Here is what D. Channsin Berry had to share about making Dark Girls 2which took years to bring to fruition.  

LOS ANGELES SENTINEL: Why did you feel the need to make Darks Girls 2? 

  1. CHANNSIN BERRY: The first Dark Girls presented an issue that people didnt want to talk aboutto people of color and to the rest of the worldthat there was an issue with colorism around the world and here in the United States,

But in going through the filming process and talking to different women around the country, I found out that the missing piece from this was, What does healing look like for these women? What could it look like for these women?For part two, I wanted to talk about healing. 

LAS: So what did Dark Girlsdo? 

DCB: Dark Girls 1opened up the conversation thank God and Dark Girls 2wants to continue the conversation in a way of leaning it toward healing.  

LAS: How long did it take to put this together? 

DCB: It took me three years and [we interviewed] 113 women.   

LAS: Can you touch about the timeliness of the global conversation of racism and colorism around the world? 

DCB: . God leads my way, my every step. Im 60+ years old now and I have seen somethings. 

LAS: Right. Of course. Can you share more? 

DCB: [whats happening now] Ive seen it four times. Ive seen the [19]60s, the riots in the 60s. Ive seen some riots that went down in 64 and 68. I was here for the protest of [the] Vietnam [war] and the killings that went on with that. The shootings that went on with that. I was here for Rodney King in Los Angeles and now I am here for this. So in divine orders and in divine steps with the right people involved the timing was everything.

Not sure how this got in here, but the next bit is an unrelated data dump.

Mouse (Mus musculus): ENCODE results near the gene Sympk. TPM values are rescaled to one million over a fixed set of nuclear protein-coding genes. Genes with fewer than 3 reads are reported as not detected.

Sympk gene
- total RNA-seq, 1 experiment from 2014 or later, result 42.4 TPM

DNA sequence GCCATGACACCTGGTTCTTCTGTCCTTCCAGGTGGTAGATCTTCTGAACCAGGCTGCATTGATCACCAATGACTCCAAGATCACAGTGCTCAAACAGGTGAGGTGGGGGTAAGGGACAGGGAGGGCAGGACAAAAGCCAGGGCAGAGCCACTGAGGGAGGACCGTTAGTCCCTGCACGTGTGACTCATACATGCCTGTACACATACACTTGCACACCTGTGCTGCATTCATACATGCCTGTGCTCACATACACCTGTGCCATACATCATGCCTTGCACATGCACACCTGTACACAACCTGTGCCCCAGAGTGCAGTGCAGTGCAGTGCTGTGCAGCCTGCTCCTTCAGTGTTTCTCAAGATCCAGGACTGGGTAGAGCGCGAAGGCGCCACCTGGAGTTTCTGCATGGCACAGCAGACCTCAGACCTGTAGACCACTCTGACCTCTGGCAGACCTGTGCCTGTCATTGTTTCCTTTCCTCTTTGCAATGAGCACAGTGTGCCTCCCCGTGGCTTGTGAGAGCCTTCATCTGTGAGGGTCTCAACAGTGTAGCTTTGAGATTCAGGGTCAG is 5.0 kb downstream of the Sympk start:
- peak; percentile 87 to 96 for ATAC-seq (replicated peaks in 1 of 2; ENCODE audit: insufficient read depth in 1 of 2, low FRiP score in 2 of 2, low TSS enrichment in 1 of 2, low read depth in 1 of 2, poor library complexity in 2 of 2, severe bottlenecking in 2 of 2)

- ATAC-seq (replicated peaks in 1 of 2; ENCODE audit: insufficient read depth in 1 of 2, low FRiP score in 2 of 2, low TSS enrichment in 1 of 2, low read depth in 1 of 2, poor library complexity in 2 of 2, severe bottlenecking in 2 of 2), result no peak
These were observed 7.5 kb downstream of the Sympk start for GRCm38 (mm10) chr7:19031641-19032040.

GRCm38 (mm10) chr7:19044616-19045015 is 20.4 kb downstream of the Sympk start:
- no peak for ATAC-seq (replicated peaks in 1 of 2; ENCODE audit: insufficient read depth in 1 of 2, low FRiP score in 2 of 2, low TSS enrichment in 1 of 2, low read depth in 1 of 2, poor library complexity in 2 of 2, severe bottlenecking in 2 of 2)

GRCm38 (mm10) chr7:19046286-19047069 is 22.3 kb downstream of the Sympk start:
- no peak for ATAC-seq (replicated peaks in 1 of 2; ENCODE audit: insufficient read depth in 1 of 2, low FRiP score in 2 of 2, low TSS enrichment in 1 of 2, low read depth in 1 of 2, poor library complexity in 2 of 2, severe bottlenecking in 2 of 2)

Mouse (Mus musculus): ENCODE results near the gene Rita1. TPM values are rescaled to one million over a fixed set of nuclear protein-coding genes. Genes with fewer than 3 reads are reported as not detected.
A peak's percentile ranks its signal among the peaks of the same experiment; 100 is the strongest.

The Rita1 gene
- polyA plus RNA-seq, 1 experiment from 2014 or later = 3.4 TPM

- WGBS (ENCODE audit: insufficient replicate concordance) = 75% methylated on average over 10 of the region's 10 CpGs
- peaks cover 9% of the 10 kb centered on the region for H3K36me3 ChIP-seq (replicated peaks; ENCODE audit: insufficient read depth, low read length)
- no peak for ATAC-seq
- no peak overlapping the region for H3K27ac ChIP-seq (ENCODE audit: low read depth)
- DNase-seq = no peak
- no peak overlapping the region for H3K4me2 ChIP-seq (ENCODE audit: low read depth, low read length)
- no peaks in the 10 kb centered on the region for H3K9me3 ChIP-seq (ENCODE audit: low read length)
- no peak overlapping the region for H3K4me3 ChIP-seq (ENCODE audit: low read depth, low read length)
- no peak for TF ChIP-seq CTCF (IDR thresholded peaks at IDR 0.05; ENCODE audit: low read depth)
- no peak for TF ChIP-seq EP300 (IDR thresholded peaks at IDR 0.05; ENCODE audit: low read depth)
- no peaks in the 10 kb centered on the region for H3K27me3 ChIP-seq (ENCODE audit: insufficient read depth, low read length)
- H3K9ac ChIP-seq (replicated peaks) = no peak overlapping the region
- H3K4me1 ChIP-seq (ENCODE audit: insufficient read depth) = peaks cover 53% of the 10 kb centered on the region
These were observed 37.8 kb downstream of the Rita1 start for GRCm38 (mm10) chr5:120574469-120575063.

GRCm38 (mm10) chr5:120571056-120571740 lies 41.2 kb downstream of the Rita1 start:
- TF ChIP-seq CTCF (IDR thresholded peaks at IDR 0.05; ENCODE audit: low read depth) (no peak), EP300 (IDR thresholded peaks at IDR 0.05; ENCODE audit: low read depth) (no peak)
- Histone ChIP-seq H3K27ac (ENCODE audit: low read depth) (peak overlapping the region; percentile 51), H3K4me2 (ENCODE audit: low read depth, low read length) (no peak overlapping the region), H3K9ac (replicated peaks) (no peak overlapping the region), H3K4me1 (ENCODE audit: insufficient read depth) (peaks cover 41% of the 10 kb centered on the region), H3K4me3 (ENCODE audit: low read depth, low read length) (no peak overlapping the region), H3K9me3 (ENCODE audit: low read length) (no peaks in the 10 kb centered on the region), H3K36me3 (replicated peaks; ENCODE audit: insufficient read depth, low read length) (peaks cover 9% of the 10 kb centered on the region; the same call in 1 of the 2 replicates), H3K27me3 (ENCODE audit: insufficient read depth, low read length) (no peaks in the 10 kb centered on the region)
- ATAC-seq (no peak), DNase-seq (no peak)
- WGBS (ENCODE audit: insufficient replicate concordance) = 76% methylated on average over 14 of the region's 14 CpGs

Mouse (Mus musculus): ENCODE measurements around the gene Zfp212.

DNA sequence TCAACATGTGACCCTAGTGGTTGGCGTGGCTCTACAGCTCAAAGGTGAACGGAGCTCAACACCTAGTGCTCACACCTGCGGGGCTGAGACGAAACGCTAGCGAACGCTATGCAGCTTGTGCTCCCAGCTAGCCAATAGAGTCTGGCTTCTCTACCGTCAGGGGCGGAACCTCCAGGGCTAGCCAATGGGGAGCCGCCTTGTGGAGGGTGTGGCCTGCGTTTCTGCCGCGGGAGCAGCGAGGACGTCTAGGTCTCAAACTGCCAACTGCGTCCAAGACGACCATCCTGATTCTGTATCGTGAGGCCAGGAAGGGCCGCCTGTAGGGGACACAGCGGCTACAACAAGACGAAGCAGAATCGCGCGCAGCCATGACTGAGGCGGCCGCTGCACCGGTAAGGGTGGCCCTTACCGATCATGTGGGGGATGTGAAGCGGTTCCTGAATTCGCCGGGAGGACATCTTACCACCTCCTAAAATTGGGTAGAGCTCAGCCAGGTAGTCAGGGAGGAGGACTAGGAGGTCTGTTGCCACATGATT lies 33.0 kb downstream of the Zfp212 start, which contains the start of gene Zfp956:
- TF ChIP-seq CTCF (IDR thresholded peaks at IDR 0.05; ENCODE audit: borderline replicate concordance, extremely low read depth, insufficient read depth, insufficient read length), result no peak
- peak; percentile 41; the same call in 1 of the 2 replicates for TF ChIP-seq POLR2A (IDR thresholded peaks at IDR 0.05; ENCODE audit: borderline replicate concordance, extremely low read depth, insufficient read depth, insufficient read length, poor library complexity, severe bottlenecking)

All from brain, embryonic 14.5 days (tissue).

LAS: What roles can African-American males do to help African-American women heal? 

DCB: I think that we have to remove a few things from our hearts and our minds.  

LAS: Such as? 

DCB: What I mean by that is that we have to be able to listen to women. Period. We have to try to somewhat understand their travels. 

LAS: Because .? 

DCB: We men always try to fix things. Were fixers. But sometimes you cant fix whats going on with a woman. Sometimes you just have to sit and listen. Thats all you can do, shut up. Sometimes they dont need to hear from you. Just listen. 

Dark Girls 2now playing on OWN. 

This interview has been edited for length and clarity. 

Categories: Movies
Tags: | | | | | | | | |

Get the Los Angeles Sentinel App!

Since 1933 The Voice of Our Community Speaking for Itself.
88 Years of LA Sentinel.
Black News.

Black Fact of the Day

Photo of the Day


LA Sentinel
in your pocket:


LA Watts Times

© 2021 Los Angeles Sentinel All Rights Reserved • A Bakewell Media Publication

AboutArchivesContact UsCorrections & MisprintsMedia Kit

Terms of ServicePrivacy Policy

LA Watts TimesTaste of Soul

Close / I'm already on the list

Subscribe Today!

Don't be limited anymore! Subscribe Now »

** Existing subscribers, please Login / Register for Digital »

Subscribe to The Los Angeles Sentinel for only $5.99 $3.99 per month, with 1 month free!

Relax in comfort each week as you read the printed newspaper on your own time, delivered weekly to your home or office. This subscription also includes UNLIMITED DIGITAL ACCESS for all of your devices. Includes FREE shipping! One easy payment of $3.99/month gets you:

Subscribe Now »